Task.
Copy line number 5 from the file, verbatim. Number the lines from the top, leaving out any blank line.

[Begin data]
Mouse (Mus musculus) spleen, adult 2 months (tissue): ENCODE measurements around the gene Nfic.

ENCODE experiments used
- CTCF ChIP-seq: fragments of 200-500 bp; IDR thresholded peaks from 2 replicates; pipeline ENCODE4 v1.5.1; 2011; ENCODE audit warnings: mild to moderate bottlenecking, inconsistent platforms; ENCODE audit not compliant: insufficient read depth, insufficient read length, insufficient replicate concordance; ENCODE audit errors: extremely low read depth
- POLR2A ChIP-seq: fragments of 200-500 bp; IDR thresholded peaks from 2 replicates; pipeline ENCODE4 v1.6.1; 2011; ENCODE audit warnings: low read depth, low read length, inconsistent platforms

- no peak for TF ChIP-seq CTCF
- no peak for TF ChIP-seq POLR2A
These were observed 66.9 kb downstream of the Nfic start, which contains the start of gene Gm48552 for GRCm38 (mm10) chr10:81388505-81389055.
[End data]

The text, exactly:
- no peak for TF ChIP-seq CTCF